ICON A5 Adventure Light Sport Aircraft

Melvyn Teillol-Foo

Light Sport Aircraft

Light Sport Aircraft

In 2004, the Federal Aviation Administration (FAA) created a new classification of easy-to-fly and affordable two-person airplanes called Light Sport Aircraft. These airplanes enable a new classification of Sport Pilots to fly in lower-altitude, uncongested airspace, during the daytime, and in good weather. The Sport Pilot License focuses on the fundamentals of flying and requires a minimum of 20 hours of in-flight training, undercutting the time and cost of a traditional Private Pilot License by about 50%.

ICON Aircraft

ICON A5 aircraft

The same year, ICON Aircraft was founded as a consumer sport plane manufacturer. ICON’s first plane is the A5, an amphibious sport aircraft. ICON Aircraft’s facilities are in Southern California, known as a hotbed of automotive design and aerospace engineering.

ICON Factory



ICON A5 Adventure Light Sport Aircraft

The A5 is a high-wing, amphibious monoplane with a carbon fibre airframe and retractable undercarriage. This mini “flying boat” seats two people cocooned in a 46-inch-wide (116.8 cm) cockpit and is powered by a single 100 hp (75 kW) Rotax 912 iS engine driving a three-bladed pusher propeller. The rear position of the propeller affords an excellent view out front.

View out of cockpit

For water operations, the Dornier-style sponsons that house the retracted main landing gear provide hydrodynamic stability and also act as a step for crew and passenger.

ICON A5 sponsons


ICON A5 aircraft

The ICON A5 has a trick up its sleeve with wings that fold aft ground transport and storage.

Folding wings

Factory standard equipment includes an angle of attack (AOA) indicator as a safety feature for stall awareness; not usually found on civilian general aviation aircraft. The A5 uses many different design elements to provide a manageable stall recovery.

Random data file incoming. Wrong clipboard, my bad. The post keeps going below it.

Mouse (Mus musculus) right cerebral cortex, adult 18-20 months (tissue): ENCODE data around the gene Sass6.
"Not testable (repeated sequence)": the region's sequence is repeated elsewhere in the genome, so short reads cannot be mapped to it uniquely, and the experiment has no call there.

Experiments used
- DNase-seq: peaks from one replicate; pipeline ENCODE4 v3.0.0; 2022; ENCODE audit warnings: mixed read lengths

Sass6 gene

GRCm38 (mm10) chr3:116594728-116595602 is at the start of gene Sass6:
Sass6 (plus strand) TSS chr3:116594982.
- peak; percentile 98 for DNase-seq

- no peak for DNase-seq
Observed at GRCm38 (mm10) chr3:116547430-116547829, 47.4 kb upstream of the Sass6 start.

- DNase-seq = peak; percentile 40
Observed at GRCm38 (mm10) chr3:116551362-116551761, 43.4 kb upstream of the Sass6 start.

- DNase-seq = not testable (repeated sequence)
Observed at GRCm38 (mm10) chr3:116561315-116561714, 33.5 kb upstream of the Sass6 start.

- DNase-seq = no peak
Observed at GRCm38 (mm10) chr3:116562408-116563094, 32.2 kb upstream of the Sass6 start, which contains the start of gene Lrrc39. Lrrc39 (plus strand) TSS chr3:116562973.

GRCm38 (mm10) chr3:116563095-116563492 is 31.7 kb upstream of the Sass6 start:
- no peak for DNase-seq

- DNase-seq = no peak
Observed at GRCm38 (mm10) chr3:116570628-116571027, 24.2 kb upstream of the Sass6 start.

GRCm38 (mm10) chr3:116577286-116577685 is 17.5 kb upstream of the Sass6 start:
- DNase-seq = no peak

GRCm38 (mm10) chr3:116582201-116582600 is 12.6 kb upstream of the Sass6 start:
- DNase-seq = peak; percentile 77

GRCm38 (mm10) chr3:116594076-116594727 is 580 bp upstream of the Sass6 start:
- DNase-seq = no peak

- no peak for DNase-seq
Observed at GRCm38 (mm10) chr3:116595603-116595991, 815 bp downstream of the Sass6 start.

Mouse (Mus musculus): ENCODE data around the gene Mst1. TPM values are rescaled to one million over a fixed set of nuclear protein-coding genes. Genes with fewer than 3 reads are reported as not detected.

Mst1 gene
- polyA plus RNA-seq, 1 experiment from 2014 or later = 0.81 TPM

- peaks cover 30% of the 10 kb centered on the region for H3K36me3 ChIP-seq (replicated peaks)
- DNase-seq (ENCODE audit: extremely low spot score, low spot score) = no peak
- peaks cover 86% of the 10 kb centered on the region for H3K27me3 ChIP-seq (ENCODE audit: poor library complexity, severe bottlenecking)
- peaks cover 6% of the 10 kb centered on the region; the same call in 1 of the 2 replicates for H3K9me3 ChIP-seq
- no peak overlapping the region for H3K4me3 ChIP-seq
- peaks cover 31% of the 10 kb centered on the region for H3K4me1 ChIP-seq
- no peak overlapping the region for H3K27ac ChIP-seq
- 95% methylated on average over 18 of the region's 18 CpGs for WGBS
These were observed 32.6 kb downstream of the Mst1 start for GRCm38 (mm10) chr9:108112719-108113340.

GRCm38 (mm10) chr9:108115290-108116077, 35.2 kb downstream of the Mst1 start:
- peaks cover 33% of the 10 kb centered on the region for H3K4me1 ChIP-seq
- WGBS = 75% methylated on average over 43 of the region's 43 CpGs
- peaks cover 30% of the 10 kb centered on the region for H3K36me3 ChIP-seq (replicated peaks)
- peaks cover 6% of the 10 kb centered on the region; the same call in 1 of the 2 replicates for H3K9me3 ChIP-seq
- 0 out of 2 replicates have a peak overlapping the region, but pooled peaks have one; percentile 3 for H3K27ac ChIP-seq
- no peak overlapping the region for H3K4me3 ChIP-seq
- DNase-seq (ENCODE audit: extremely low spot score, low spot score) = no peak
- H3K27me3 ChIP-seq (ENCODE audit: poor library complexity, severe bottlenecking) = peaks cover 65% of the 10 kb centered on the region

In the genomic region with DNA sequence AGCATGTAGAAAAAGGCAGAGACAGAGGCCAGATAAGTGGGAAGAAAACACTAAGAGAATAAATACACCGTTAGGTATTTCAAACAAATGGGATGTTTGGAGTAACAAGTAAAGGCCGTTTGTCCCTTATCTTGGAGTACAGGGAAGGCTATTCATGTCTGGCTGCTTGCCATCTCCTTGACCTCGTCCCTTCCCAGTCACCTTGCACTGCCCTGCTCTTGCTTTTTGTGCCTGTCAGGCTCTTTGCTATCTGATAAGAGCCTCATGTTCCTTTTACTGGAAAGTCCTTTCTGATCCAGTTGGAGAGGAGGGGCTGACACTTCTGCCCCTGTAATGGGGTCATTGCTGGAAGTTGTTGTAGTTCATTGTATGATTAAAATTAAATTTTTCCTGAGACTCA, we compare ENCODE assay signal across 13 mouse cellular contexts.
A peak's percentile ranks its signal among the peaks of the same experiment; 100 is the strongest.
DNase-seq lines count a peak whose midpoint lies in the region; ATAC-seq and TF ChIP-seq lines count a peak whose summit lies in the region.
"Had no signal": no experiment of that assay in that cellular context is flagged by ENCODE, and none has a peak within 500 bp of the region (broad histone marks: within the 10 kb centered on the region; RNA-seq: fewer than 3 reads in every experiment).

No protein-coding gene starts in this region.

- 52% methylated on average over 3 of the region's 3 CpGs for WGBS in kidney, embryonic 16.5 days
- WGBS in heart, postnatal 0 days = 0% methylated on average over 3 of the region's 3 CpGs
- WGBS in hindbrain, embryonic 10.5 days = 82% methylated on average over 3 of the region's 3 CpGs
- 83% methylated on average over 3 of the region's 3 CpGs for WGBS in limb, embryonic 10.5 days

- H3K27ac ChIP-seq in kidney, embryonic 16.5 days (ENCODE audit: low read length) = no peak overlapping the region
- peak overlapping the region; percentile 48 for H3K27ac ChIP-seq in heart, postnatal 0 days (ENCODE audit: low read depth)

ICON A5 Cockpit

U.S. registered A5 aircraft must have mandatory a whole-airframe Ballistic Recovery Systems parachute as part of the conditions for ICON exceeding the FAA LSA weight limit. I can’t think why owners outside the U.S.A. would opt to not fit the optional parachute.

General characteristics

Crew: one
Capacity: one passenger
Length: 23 ft (7.0 m)
Wingspan: 34.8 ft (10.6 m)
Height: 8.1 ft (2.5 m)
Empty weight: 1,080 lb (490 kg)
Gross weight: 1,510 lb (685 kg)
Fuel capacity: 20 US gal (76 l)
Powerplant: 1 × Rotax 912 iS fuel-injected, air and liquid cooled four cylinder aircraft engine, 100 hp (75 kW)
Propellers: 3-bladed composite


Maximum speed: 95 kn (109 mph; 176 km/h)
Range: 427 nmi (491 mi; 791 km)



Portable GPS with an integrated panel mount
VHF Communication Radio
Modes A, C & S and ADS-B Transponder

Cost: US$389,000 (fully equipped, 2018 price)


VIDEO: ICON A5 over Catalina Island

AlphaLuxe Comment

Ostensibly, this new segment of Light Sport Aircraft (LSA) brings the thrill and adventure of flight to the luxury lifestyle market. ICON Aircraft has not been free from some controversy. Apart from squeaking into the LSA category by getting an exemption from the weight limits and a number of crashes by celebrity owners and even the chief designer, albeit classed as pilot errors, the big dissent was about ICON’s original purchaser’s agreement.